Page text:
Alumni

Associate Dean Lori Arviso Alvord, MD, Sees Priorities for Medical Admissions and Student Affairs

Saturday, December 1, 2012

Three months into her role as associate dean for student affairs and admissions at the UA College of Medicine – Tucson, Lori Alvord, MD, is moving forward with plans to make sure the student experience is nothing short of exceptional. “For me, it’s very rewarding to help guide a student and give them good advice and see them progress through medical school and choose a specialty that’s a good fit for them.”

Dr. Alvord, who began her new role on Sept. 5, came to the UA from Central Michigan University College of Medicine, where she helped develop a new medical school. Before that, she served from 1997 to 2009 as associate dean for student affairs at Dartmouth Medical School, her alma mater (DC ’79) – now the Audrey and Theodor Geisel School of Medicine at Dartmouth. At the UA she also is professor of surgery, an appointment she also held at Central Michigan.

Dr. Alvord's background is quite fascinating. She was raised in New Mexico, and is half Navajo. She is a member of the Tsi’najinni’ and Ashihii Dine Clans (Ponderosa Pine and Salt People clans.) As a Stanford-trained surgeon, she developed her technical and clinical skills. Dr. Alvord was the first Navajo woman to be board certified in surgery, and spent her first six years in practice at the Indian Health Service hospital in Gallup, N.M. But when she returned to the reservation to work in a Navajo community she discovered that "although I was a good surgeon, I was not always a good healer. I went back to the healers of my tribe to learn what a surgical residency could not teach me. From them I have heard a resounding message: Everything in life is connected. Learn to understand the bonds between humans, spirit and nature. Realize that our illness and our healing alike come from maintaining strong and healthy relationships in every aspect of our lives." Dr. Alvord’s book about her journey, The Scalpel and the Silver Bear, Bantam, 1999, is currently used in courses in many universities, and she has continued her efforts to understand the healing powers of Native American ceremonies.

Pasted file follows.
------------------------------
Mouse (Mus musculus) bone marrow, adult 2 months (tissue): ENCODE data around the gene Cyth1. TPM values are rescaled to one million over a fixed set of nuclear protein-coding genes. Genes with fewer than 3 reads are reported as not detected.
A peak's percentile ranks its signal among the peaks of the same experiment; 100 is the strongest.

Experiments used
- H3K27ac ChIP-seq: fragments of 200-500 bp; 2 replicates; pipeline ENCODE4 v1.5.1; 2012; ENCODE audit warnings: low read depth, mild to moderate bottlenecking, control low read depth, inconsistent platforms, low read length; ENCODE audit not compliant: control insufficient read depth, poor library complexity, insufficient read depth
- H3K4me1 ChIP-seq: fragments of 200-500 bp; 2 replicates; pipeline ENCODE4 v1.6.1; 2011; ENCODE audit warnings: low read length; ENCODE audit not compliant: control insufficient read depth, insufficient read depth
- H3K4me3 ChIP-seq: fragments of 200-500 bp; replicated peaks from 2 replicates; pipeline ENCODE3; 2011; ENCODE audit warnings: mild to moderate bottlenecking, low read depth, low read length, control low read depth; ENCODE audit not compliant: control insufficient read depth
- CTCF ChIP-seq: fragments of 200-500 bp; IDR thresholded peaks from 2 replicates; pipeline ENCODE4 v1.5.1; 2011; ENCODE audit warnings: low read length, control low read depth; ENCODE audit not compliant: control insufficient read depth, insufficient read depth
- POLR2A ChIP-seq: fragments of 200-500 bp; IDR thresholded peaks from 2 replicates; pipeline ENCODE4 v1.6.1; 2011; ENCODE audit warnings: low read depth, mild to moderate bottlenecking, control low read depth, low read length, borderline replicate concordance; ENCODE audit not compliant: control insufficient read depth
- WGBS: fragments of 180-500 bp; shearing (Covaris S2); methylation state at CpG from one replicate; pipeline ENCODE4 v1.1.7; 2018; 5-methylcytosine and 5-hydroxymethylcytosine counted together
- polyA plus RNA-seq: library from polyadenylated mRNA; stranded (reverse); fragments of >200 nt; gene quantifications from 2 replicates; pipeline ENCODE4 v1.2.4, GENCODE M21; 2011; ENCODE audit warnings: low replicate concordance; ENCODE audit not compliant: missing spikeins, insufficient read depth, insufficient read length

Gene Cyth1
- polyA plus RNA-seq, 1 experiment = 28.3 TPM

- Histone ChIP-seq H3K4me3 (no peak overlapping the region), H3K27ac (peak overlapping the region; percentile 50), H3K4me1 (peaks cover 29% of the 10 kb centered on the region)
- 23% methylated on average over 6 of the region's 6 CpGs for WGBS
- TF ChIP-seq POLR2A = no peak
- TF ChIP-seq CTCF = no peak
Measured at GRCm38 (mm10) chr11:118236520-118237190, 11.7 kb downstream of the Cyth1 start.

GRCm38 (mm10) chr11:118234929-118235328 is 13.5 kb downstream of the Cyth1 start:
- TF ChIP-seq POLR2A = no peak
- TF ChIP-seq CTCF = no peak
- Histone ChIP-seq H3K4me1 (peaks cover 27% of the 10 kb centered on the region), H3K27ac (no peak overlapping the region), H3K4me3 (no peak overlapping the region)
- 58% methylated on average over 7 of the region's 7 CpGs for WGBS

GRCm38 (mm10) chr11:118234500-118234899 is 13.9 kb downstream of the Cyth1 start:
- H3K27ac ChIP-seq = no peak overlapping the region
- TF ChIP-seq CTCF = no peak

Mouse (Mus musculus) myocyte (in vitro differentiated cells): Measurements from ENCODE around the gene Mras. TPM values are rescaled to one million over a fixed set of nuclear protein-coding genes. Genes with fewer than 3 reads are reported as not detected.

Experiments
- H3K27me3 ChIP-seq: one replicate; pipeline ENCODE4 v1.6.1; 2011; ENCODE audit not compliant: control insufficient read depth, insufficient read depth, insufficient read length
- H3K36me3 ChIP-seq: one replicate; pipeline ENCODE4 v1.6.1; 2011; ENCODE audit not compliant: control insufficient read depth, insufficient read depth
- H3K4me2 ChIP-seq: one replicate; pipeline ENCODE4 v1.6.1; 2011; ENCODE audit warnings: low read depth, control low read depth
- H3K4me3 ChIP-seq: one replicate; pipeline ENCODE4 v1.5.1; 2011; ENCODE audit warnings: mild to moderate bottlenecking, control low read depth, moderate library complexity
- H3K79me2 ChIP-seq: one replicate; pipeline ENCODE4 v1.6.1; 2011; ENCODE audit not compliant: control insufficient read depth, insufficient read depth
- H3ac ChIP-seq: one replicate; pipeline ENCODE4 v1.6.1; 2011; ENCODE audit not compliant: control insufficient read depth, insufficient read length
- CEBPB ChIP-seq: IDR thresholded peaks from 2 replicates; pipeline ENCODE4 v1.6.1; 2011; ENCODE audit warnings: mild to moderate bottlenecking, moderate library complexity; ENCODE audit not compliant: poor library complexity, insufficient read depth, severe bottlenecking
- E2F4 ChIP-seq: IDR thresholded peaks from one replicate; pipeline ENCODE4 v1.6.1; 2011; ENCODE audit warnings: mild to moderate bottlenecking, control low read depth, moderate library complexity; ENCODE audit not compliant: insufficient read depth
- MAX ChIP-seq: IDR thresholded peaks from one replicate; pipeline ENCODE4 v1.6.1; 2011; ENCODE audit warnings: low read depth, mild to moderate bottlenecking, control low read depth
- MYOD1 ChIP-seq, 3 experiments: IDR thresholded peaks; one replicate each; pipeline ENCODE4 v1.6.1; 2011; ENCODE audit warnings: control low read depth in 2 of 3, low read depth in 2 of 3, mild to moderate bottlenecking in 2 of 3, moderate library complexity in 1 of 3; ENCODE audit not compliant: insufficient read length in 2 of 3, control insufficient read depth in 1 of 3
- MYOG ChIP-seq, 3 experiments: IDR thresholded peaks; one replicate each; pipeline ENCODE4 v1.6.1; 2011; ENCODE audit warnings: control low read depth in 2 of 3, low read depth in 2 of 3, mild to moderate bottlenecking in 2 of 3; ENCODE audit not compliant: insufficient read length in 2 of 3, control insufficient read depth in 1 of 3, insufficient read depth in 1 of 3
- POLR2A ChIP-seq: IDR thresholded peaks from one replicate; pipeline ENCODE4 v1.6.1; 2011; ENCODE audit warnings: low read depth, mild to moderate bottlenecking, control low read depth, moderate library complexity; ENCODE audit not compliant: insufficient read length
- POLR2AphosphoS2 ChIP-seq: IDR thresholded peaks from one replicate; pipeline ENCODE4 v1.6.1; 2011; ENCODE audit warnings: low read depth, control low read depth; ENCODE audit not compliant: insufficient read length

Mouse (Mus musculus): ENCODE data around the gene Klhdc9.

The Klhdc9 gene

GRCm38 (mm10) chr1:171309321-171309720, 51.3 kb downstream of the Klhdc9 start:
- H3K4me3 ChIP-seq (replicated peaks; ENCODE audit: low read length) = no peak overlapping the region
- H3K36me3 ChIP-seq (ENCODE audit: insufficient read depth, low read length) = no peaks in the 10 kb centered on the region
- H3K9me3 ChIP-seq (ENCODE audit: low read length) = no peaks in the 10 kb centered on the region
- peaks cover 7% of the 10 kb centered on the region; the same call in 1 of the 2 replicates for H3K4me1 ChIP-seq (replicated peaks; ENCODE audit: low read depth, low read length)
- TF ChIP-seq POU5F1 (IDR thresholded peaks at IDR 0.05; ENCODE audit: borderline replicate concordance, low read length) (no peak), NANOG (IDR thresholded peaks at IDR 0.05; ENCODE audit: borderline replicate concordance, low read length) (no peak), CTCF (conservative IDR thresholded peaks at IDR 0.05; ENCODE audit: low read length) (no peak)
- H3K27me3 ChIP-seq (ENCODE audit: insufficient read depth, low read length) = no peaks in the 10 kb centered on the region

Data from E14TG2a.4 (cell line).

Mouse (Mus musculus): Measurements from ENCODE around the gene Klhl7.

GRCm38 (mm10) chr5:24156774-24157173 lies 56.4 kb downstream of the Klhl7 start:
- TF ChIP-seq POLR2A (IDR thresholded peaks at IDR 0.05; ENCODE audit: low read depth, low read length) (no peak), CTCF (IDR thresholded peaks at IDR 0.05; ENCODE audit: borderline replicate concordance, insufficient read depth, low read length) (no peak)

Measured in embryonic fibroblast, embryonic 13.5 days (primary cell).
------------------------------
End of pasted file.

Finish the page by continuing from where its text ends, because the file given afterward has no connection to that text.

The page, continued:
While she has many goals for her tenure at the UA, one priority is to reduce student indebtedness. “Scholarship development is one of the most pressing issues we face. These awards not only recognize the quality of our students, but make a significant difference in their daily lives because they relieve the stress of worrying about finances. They also allow a student the freedom to choose any medical specialty.

“A second issue, in my view, is to increase the richness of what we can offer educationally. The more diverse a class is, the more the students help to educate and inform one another through the whole process. And in that regard diversity is not just about ethnicity. It’s about diversity of genders and socioeconomic status and a variety of undergraduate majors and the diversity of past experiences, and where they come from. You can imagine if everybody were the same, you would end up with a group that really didn’t learn that much about the larger group they are ultimately going to care for, as we expect them to be able to practice anywhere in the world.

“The more our students can be exposed to a variety of different types of people,” Dr. Alvord said, “the better I think they become at being able to serve a wide range of patients.”